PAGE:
When the battery’s voltage goes above 14.4 volts, the output of the 555 goes LOW and activates the relay. This disconnects the battery from the solar panel. When the battery’s voltage drops below 13 volts, the output of the 555 will go HIGH and deactivate the relay. This resets the system for another charging cycle. In the case of cordless power tool batteries, this will happen when you disconnect the battery. But in a typical solar system, the battery stays connected and the voltage will drop as the power is used.

    If your battery has a different operating voltage, you can change the voltage setting of the charge controller by using different values for the resistors. The 33 kohm resistor can be replaced using the formula R = (3 x Vcutoff). 10 (in kohm’s). The 68 kohm resistor can be replaced using the formula R = (6 x Vreset). 10 (in kohms).

    jackery, explorer, 1000, portable, power

    Step 8: Assemble the Circuit

    First prototype the circuit on a breadboard and make adjustments as needed. Then once it is working, solder the components onto a breadboard.

    In this case, I needed to make some modifications to the board. The pins on the relay where positioned in such a way that there was no place that I could mount it on the board where the pins could be isolated from each other. So I mounted it in the middle of a set of columns. Then I used a knife to cut the conductors in the middle. This separated the two halves and let me access the pins independently.

    jackery, explorer, 1000, portable, power

    I also used a Dremel to trim the edges of the circuit board. This let me easily fit the board in a small plastic project enclosure.

    Step 9: Cut Slots in the Project Enclosure

    The circuit board has four wires that connect to it. So we need to cut four slots in the side of the project enclosure to accommodate these wires. I just used a knife to cut two lines in the side of the housing. Then I used a pair of needle nose pliers to break off the tab of plastic. Do this for all four locations on the top and bottom of the housing.

    Step 10: Test the System

    Now you need to test the system to make sure that everything is working properly. The easiest way to test this system is to switch the battery and the solar panel. The battery is connected to the input of the charger where the solar panel would normally be connected. Then the solar panel is connected to the output of the charger where the battery would normally be. Keep the polarities of the positive and negative wires the same.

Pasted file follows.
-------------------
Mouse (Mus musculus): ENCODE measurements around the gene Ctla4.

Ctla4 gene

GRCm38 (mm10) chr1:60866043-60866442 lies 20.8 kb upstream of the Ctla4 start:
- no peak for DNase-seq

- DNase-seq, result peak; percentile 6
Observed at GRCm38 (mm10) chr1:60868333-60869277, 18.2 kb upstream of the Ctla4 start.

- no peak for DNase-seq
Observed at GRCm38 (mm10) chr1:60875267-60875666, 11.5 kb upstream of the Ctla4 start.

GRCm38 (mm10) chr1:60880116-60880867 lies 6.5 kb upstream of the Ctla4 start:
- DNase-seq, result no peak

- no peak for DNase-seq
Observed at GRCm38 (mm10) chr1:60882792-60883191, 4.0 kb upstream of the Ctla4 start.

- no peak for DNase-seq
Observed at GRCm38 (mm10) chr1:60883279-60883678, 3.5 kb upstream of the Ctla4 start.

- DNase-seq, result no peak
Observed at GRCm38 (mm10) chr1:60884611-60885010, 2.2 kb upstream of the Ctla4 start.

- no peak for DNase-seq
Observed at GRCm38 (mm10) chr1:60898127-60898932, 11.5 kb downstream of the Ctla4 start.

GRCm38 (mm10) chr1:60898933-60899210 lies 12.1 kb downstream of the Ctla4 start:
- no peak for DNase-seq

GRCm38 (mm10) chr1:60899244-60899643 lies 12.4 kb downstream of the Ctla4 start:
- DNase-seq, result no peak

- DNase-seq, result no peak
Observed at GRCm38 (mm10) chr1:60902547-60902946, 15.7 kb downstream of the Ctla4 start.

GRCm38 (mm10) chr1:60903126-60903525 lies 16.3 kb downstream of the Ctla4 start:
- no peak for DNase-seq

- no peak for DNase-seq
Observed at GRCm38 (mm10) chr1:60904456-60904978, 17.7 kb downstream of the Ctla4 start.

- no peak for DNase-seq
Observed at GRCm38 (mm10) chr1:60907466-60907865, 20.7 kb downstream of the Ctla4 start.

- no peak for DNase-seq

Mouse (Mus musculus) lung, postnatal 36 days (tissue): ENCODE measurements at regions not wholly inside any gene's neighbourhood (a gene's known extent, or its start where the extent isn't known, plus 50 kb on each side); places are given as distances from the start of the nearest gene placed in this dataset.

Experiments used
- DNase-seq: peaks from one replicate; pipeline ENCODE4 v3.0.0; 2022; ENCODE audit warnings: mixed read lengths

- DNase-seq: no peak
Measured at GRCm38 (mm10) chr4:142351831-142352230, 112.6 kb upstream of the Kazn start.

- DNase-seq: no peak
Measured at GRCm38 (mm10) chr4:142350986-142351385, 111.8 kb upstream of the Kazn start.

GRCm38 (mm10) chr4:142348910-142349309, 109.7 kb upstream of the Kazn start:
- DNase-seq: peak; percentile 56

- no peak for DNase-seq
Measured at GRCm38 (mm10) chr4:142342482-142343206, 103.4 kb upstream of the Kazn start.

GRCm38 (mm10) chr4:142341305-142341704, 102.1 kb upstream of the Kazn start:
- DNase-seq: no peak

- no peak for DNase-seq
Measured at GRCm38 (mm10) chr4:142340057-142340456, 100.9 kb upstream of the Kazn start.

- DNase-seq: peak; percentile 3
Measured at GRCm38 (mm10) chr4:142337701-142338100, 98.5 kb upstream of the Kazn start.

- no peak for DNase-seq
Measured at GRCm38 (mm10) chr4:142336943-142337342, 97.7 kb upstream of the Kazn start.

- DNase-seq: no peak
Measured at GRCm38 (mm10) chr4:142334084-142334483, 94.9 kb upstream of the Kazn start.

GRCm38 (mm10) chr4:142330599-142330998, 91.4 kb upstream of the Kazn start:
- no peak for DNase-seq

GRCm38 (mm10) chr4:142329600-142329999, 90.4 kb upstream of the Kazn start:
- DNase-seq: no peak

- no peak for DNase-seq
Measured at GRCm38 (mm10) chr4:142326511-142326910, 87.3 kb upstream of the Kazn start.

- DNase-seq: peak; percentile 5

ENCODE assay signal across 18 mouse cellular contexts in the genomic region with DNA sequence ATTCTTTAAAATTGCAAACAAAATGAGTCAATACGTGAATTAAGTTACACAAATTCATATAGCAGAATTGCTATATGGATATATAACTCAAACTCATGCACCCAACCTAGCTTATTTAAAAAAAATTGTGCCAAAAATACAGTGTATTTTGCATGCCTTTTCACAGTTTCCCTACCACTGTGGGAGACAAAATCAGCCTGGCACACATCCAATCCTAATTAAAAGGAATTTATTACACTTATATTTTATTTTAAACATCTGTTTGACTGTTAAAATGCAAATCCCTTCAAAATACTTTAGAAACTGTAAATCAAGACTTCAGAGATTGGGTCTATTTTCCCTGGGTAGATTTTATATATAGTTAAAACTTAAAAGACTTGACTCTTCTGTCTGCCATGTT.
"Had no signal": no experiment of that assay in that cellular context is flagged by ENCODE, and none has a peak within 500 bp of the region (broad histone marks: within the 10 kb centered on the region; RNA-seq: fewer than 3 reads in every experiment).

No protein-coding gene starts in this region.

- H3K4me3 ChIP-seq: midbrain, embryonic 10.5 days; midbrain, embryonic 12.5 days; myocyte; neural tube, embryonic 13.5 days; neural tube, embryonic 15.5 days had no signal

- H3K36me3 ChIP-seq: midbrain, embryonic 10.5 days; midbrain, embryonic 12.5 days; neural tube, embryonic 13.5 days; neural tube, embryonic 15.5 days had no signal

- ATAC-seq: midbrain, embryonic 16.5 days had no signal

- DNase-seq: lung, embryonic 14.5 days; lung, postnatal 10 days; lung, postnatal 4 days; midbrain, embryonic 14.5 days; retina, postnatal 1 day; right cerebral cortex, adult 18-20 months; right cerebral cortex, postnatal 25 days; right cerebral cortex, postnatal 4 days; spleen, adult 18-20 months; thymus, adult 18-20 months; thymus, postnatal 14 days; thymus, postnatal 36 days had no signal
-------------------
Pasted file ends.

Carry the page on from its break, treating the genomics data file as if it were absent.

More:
The battery supplies a stable power source for the charge controller circuit and the solar panel acts as a variable voltage source. Start by covering up the solar panel. You can either put something over it or turn it face down. Then slowly uncover the panel. As more light hits the panel, its output voltage will go up. When the voltage reaches 14.4V, you should hear a click from the relay activating. Then slowly cover the panel. When the voltage drops to 13V, you should hear another click from the relay turning off. If everything is working properly, then you are done.

    Step 11: Hook Up Your Finished Solar Charger

    Now you are ready to connect all the components together. First connect the output of the charge controller to the battery. Then connect the solar panel to the input of the charge controller. The relay may turn on and off a few times while the circuit is powering up.

    Now you have your own solar charger. This will let you charge your batteries anywhere that has sunlight. This can be really useful for working with power tools at remote project sites.

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    Комментарии и мнения владельцев

    thanks for making this! Question: I plan to connect the MC4 outputs of my solar panel to an MC4 to SAE connector converter. If I then connect the SAE connector to the charger that my drill batteries came with, will the charger act as a charge controller for the battery? Thanks!

    Hi, thanks for sharing!How would you change this to cope with changing conditions? I would like to use this as a mobile solution to charge a 18V power bank and ensure the device will always be pulling the maximum power available.

    My experience with charging power banks is that they will often limit/ shut off charging when panel output changes and not always restart charging once panel is out in the sun again.

    great explanation of how the charging circuit works. Want to build mine with a second set of resistors and a switch to charge at two different voltages. I’ll add some caps too, it’ll allow those to charge while the battery is in the tool. I don’t want to be one screw short at dusk with no juice. Thank you

    this was fine. however, can someone lead me to a site that will show how to hook up a cordless battery charger to a solar panel. the above won’t work for me. you see I use my tools on site. so I will not be able to tell when over charging will occur. so I need the charger. and, I don’t want to use an inverter because you lose power when going from DC to AC only to charge DC batteries.

    What exactly are you having trouble with?

    he 1 of the greatest ible makers here,

    i have al the parts for the pcb, to use it fot small 12v battery`s,

    but is it possible to make a picture or video of a breadbord with this, i can not read the scematic, and build from it. maybe you can help me dear friend

    Try checking out this tutorial on how to read a circuit schematic. It might help.

    Great project (5 star ), Very helpful specially showing how to change the resistors for different voltage to charge my AAA batteries

    I just ordered the parts to make one. Can you please let me know, while charging the batteries the cooling fans and a pump can run (charging while the system is in use).

    jackery, explorer, 1000, portable, power

    Using a Solar Generator for Power Tools May Be a Possibility… It Depends on How You Play the Game